True justice

Debra J. Saunders

6/24/2002 12:00:00 AM - Debra J. Saunders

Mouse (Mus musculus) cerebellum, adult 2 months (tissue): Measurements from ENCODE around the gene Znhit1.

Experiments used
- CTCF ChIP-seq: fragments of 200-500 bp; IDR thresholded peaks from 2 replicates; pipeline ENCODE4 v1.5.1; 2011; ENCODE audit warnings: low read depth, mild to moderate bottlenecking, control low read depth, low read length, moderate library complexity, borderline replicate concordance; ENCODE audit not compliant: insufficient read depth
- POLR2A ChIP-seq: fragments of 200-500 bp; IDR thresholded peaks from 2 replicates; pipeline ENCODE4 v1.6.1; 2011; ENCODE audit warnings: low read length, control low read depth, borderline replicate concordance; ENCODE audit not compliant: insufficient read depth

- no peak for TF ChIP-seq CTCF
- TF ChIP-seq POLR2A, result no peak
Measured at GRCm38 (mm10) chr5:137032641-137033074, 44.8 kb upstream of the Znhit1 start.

As John Walker Lindh's lawyers have complained that their client can't get a fair trial in Virginia, and perhaps in anywhere in America, they raise the question as to what a fair trial is. Does a fair trial mean that the court is supposed to protect a defendant from his own mistakes? That seems to be the belief held by the Lindh defense team. For example, Lindh attorneys have complained their client is hurt by pretrial publicity. Apparently it doesn't matter that the pretrial publicity began with Lindh -- who then went by the names John Walker and Suleyman al-Faris -- making a star appearance on CNN. The court is supposed to suppress Lindh's admission that he went to "several training camps," admitting it was his goal as a Muslim to be a "martyr" and discussing Osama bin Laden. When CNN contributor Robert Pelton asked Lindh: "Was this what you thought it would be? Was this the right cause or the right place?" Lindh freely answered him, "It's exactly what I thought it would be." Lindh's attorneys argued that U.S. District Court Judge Thomas S. Ellis should rule that the interview aired around the world be inadmissible in court because -- get this -- journalist Pelton was working as an agent of the U.S. government, and thus he should have issued a Miranda warning to Lindh. In a defense brief, the Lindh team complains that officials interrogated Lindh "knowing of Mr. Lindh's dismal condition after having been subjected to 40 U.S. missile strikes, multiple grenade attacks, a fuel-powered fire and flooding by freezing cold water." Does this remind you of the defendant who killed his parents then asked the court to look kindly on a poor orphan? Lindh went to fight with the Taliban of his own will. He came under fire from Taliban enemies -- both American and Afghan -- and was subject to grenade attacks (by his fellow Taliban, who had broken their promise to disarm) and a brutal Northern Alliance counterattack. If he were traumatized, it was as a consequence of his own choices. The best way for little Johnny to not have been traumatized by the violence would have been for him to skip al Qaeda training camp. The defense has presented a series of nuisance motions that seem designed solely to tweak the very prosecutors with whom they ought to be trying to work out a plea bargain. There's the complaint that the U.S. government was able to fly entertainers Jay Leno and Drew Carey to and from Afghanistan, while it held onto Lindh. This complaint ignores the fact that the military might want to procure information that could save the lives of Americans serving their country in Afghanistan. News flash: The world doesn't revolve around John Walker Lindh. There was the motion that claimed that charging Lindh with a firearms violation "would be an abridgement of his Second Amendment rights as an individual" -- a swipe at Attorney General John Ashcroft's generous reading of the Second Amendment. There's the cynical contention that the charges that Lindh provided material support to foreign terrorist organizations was an abrogation of his right to free association. And the dubious claim that Lindh was a soldier, and hence a "lawful combatant." Their motion-a-minute defense has buried the legitimate arguments in their arsenal. For example, the FBI failed to tape Lindh when he was questioned in Afghanistan. (I understand that because of the war, there were reasons to hold Lindh and not to return him forthwith, as well as that conditions were harsh, just as they were harsh for military personnel not under house arrest. But I don't get why the FBI agent couldn't carry a couple of micro-cassette recorders in a briefcase.) The defense has raised the lack of a tape in its briefs, but recent motions seem most concerned with papering over the pre-indictment John Walker, so that jurors only see the post-Taliban John Lindh. It says something when lawyers try to win a case by convincing a judge to render evidence like the CNN tape inadmissible. And it says something when the attorneys will argue anything, no matter how weak, to cloud the waters. When it's over, you have to wonder if the recast Lindh will tell reporters, "It's exactly what I thought it would be."